Posted 09 February 2012 - 07:09 AM
I'm messing around with the PS2 version of Mega Man Anniversary Collection, but I'm not getting very far. It seems that most of the stuff in the game is packed inside big archives with a .AIF extension. Of course, it's nearly impossible to google that shit, and the only thing I found was a dead link to an app that supposedly extracts the music. Does anyone have any idea how I can extract (and, more importantly, repack) these things?
Posted 09 February 2012 - 08:49 AM
Can you paste a hex editor dump of the eginning of the file? It might help identify the file type. Thanks.
This post has been edited by Andlabs: 09 February 2012 - 08:50 AM
Posted 09 February 2012 - 09:28 AM
I'm not sure if it'll help; none of the files seem to have any kind of header, it all just looks like garbage (and the beginning isn't the same across any of them, I checked.) Nonetheless, here are some screenshots since my hex editor refuses to let me copypaste properly:
Posted 09 February 2012 - 12:40 PM
There was a utility from 2008 for ripping these files, but it's gone now. You may come to #console_stream on irc.foreverchat.net to inquire about this soundtrack, but more than likely, you'll have to download the whole set instead of ripping it yourself. The set comes to 1.24GB.
The resulting AUS files will be playable with VGMStream, which is available for both Winamp and foobar2000, and other platforms or players which I forget off hand.
Posted 09 February 2012 - 01:35 PM
Okay... I already have a rip of the music, though—I was more looking into replacing songs in the game, though.
Posted 09 February 2012 - 03:32 PM
Oh. In that case, maybe someone in that channel has some information on the structure of the game files. At the very least, VGMStream's source code serves as a form of documentation on the format of the individual files. The header is very simple, it only contains a signature ("AUS "), 32 bit little endian channel count at offset 0xC, sample rate at 0x10 in same format, total sample count at 0x08, loop start sample number at 0x14, and a 16 bit flag that may indicate Xbox IMA ADPCM format at 0x06, which is unlikely in this case. In this case, it would be interleaved blocks of Sony PlayStation ADPCM, in blocks of 0x800 bytes per channel, starting at 0x800 bytes into the file.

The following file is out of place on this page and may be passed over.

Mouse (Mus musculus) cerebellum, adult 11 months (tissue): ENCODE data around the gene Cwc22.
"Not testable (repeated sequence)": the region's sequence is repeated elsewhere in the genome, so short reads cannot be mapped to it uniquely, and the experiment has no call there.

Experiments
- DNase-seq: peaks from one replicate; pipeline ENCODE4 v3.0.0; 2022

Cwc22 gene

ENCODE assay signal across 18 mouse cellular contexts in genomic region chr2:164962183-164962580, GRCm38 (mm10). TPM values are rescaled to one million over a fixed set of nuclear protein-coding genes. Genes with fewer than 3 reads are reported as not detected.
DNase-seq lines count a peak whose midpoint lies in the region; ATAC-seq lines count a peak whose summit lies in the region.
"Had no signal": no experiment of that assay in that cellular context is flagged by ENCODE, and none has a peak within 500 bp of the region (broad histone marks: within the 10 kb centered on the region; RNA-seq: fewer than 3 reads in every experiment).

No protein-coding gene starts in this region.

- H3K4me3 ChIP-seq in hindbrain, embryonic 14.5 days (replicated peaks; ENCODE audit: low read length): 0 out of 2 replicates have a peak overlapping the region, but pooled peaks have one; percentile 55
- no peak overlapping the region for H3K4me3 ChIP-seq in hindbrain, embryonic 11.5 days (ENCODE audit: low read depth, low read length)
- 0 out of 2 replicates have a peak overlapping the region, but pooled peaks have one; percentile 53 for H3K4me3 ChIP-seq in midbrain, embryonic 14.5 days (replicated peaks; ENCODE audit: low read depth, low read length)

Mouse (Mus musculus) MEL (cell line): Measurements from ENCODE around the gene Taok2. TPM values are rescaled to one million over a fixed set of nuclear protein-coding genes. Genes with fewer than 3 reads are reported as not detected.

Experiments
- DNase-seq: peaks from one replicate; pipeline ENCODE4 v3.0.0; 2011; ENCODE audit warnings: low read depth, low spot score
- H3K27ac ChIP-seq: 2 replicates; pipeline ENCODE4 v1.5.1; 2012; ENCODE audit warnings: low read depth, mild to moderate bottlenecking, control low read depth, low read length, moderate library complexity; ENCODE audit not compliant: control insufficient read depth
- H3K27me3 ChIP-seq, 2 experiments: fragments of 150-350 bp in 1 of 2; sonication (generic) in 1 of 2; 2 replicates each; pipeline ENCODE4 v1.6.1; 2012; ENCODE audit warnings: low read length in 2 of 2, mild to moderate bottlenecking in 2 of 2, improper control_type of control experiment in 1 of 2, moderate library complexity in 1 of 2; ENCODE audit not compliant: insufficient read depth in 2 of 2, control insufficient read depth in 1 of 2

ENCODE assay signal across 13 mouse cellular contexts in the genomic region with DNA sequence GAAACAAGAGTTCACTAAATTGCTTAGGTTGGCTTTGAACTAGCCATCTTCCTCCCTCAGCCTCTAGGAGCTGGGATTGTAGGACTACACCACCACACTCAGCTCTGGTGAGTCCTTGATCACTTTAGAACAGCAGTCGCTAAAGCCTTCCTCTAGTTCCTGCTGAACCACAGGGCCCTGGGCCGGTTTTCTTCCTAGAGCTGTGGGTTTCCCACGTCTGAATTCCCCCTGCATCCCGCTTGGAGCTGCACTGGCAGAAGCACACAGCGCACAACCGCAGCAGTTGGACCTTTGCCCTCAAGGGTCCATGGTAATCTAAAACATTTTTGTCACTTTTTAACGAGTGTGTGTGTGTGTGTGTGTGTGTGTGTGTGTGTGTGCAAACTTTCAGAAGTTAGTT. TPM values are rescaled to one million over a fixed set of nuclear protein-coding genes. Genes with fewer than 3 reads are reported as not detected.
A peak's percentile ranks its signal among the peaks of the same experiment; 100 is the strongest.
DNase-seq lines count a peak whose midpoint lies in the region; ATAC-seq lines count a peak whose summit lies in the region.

The AIF files themselves probably contain a simple directory structure, consisting of number of files, and file sizes and offsets. Matching up offsets with "AUS " (that's a space, not a NULL byte) signatures should make things easier. Also matching up sample counts up to byte sizes of files. There are probably an even number of 0x800 blocks in each file, even up to the number of channels in the file. Each block of 2048 bytes contains 3584 samples. (That's 28 samples to each 16 byte block of data.) And if it's a stereo file, for instance, then each block is paired, so 4096 bytes makes 3584 stereo sample pairs.
Posted 10 February 2012 - 09:37 AM
Thanks, that helped a lot! I was able to locate the AUS files and even convert one to .wav with vgmstream after separating it from the rest of the file. I haven't yet been able to find any sort of directory structure (the files don't seem to be in a logical order anyway), but I'm hoping the game will determine the start and stop points of a file by reading the header instead—that'd make things easier. First, however, I have to find a way to convert my custom music to Sony ADPCM, which I'm having a hard time finding any sort of utility for. Most programs only seem to have decoding functions.
Also, on a side note, DATA1.AIF contains references to files from the original PSX versions of these games, which is kind of odd.
Posted 11 February 2012 - 02:09 AM
Here are some SNES/PSX/XA ADPCM compression functions I wrote years ago
, although the SNES one may not get the clipping/wrapping behavior exactly. Six functions, two for each format. One function does the actual compression of a block of samples, while another will brute force it against the same block of samples to find the least mean square error compared to the input. All three sets also include an extra parameter to factor in the last two samples before a loop start block when encoding the last block of the file.
Back in foobar2000 0.8 days, they were included in converter output presets in foo_brr. As you may be able to derive from the function names and structure, they were derived from ADPCM encoding functions in SoX.